tip off

Australia’s Kyoto target is a croc

Everyone’s claiming bragging rights about Australia meeting its Kyoto target. In parliament yesterday Prime Minister Rudd hailed our official ratification of Kyoto with the news that we are now on track to meet our Kyoto target of 108% of 1990 emissions by 2012.

The Department of Climate Change talked it up too. Then Brendan Nelson chimed in, backed by Shadow Minister for Climate Change, Environment and Urban Water, Greg Hunt, who also claimed credit. Finally, that longtime climate change devotee, now a regular on the Washington speaker circuit, told a bunch of Americans that he’s very “proud” of meeting the target, unlike Europeans, (not that he would’ve ratified the thing, mind you.)

Which is all a bit suss really. It suggests that the substance behind the soundbite hasn’t changed from one government to the next.

Even if the Rudd government has succeeded in slicing off the extra 1% that we were set to exceed our target by (according to the Greenhouse office), the truth is, our Kyoto target is a croc. It was soft when we negotiated it back in 1997, and it’s still soft. In fact, it allows us to keep polluting.

Here’s the back story, as outlined by Crikey in October last year: before ultimately refusing to ratify Kyoto in 2002, Australia negotiated a target back in 1997 which allowed an increase in Australia’s greenhouse emissions by 8% above 1990 levels.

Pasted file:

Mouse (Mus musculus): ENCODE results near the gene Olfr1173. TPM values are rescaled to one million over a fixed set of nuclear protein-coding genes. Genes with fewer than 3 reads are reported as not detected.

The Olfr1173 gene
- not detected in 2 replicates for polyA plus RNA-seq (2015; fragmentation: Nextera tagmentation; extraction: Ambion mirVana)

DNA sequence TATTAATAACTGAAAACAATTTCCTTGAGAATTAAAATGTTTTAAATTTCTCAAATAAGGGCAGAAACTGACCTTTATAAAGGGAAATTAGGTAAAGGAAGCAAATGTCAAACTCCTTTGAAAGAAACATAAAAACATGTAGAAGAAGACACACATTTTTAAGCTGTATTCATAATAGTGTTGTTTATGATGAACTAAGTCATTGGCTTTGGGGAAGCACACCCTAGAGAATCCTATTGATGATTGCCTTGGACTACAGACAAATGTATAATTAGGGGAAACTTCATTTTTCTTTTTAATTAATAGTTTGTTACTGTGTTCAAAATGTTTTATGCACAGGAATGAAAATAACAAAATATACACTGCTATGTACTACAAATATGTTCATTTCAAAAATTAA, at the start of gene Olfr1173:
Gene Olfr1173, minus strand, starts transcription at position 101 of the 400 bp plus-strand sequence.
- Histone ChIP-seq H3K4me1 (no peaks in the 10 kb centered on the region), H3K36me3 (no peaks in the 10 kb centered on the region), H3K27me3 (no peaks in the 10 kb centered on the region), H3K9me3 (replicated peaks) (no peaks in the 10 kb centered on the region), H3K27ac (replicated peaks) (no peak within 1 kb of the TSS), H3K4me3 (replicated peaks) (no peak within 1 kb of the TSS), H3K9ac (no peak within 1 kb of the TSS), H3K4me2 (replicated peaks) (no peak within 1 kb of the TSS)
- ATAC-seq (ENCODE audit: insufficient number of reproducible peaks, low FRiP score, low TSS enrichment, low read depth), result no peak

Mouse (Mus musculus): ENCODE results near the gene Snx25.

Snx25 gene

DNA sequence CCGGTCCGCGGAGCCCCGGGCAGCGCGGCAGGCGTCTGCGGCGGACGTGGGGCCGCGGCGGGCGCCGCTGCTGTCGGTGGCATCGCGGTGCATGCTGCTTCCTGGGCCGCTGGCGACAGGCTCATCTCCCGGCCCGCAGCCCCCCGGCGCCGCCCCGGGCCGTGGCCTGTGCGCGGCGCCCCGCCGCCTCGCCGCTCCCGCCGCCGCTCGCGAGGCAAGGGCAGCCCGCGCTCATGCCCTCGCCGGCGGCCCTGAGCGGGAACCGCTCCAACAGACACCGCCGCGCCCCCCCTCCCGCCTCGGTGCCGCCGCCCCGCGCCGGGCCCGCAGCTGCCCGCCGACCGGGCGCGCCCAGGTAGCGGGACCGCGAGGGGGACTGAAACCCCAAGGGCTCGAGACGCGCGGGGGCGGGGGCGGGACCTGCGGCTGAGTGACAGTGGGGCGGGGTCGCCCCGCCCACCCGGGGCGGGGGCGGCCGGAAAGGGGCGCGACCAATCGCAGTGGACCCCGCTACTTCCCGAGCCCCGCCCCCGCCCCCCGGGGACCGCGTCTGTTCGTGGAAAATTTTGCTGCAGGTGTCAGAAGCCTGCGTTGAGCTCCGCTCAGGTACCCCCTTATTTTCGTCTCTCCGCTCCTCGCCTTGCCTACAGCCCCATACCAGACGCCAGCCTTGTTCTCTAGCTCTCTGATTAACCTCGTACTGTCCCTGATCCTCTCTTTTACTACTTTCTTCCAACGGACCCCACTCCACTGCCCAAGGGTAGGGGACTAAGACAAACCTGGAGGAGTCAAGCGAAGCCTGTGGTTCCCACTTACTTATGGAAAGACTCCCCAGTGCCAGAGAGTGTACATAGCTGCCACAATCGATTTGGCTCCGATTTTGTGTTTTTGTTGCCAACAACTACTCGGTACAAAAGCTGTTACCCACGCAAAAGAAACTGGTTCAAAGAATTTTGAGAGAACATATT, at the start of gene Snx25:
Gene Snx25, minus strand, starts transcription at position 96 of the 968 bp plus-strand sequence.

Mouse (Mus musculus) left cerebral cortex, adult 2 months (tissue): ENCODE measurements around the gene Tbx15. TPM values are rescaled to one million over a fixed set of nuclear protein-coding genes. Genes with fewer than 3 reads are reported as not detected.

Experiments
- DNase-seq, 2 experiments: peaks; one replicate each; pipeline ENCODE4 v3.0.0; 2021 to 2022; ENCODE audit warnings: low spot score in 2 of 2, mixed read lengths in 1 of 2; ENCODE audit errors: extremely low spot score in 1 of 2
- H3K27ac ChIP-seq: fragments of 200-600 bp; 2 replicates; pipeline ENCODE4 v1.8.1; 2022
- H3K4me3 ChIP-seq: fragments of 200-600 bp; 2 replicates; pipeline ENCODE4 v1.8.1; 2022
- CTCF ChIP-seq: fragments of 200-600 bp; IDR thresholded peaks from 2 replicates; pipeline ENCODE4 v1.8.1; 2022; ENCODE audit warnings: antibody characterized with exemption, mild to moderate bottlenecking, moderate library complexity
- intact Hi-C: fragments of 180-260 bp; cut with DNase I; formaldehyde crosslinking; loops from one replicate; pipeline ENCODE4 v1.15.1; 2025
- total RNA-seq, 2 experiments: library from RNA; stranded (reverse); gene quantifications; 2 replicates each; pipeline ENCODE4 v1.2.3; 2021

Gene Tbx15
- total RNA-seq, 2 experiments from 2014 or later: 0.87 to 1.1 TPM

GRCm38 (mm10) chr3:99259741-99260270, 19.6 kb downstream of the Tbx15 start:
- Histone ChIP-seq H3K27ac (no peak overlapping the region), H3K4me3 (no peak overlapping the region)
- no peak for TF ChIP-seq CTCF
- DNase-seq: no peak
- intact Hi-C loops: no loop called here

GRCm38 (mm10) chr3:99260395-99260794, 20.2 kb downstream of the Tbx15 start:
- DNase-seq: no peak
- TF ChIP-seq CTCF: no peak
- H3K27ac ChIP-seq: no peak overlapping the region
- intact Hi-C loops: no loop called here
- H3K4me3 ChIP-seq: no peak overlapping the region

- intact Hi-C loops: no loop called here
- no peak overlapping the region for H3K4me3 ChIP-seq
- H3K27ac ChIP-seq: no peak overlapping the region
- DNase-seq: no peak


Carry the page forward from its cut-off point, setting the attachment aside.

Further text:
Led by then Environment Minister Robert Hill, the Australian delegation also refused to sign at the last minute unless a special loophole on land clearing was created for Australia alone.

Australia’s Kyoto delegation secured the inclusion of what has often been referred to as the “Australia clause” in Article 3.7 of the Protocol. This allows Annex 1 nations for whom land use change and forestry represented a net emissions source in 1990 to include this amount in the 1990 national emissions inventory when calculating their agreed target.

The last minute amendment, passed after midnight in the final stages of the negotiations, meant that the provision applied almost exclusively to Australia. The land clearing loophole presented a huge opportunity for Australia because under the Kyoto Protocol, 1990 was the year set as the baseline for assessing greenhouse gas emission targets for each country.

In 1990 in Australia, unusually large tracts of land were cleared, mainly in Queensland. Australia’s land clearing rate was so high at the time that its emissions were also unusually high (land clearing releases carbon dioxide into the atmosphere). Since 1990, Australia’s rate of land clearing has dropped dramatically.

But not before the enormous 1990 emissions from land clearing could be counted in Australia’s emissions baseline. This meant that, rather than reducing emissions from fossil fuel sources, Australia could use the drop in emissions from land clearing to show that we were meeting our emissions reduction target. 

Which is why at the same time that we’re on track to meet our target, our emissions from electricity and transport had soared by more than 50% and 40%.                               

So while Robert Hill’s work in 1997 in negotiating a generous target, based on unrepresentative emissions figures, was primarily a bid to keep industry happy, fast forward ten years and Former Environment Minister Malcolm Turnbull used it to boast about meeting our targets. Unhappily, the Rudd government is now doing the same thing.

Senator Wong and Prime Minister Rudd went out of their way yesterday to say that the Kyoto Protocol was just the first step and that much more needed to be done. And the Rudd government knows the story behind Australia’s soft target, so why keep peddling the spin?  And why not aim higher, or lower as the case may be?

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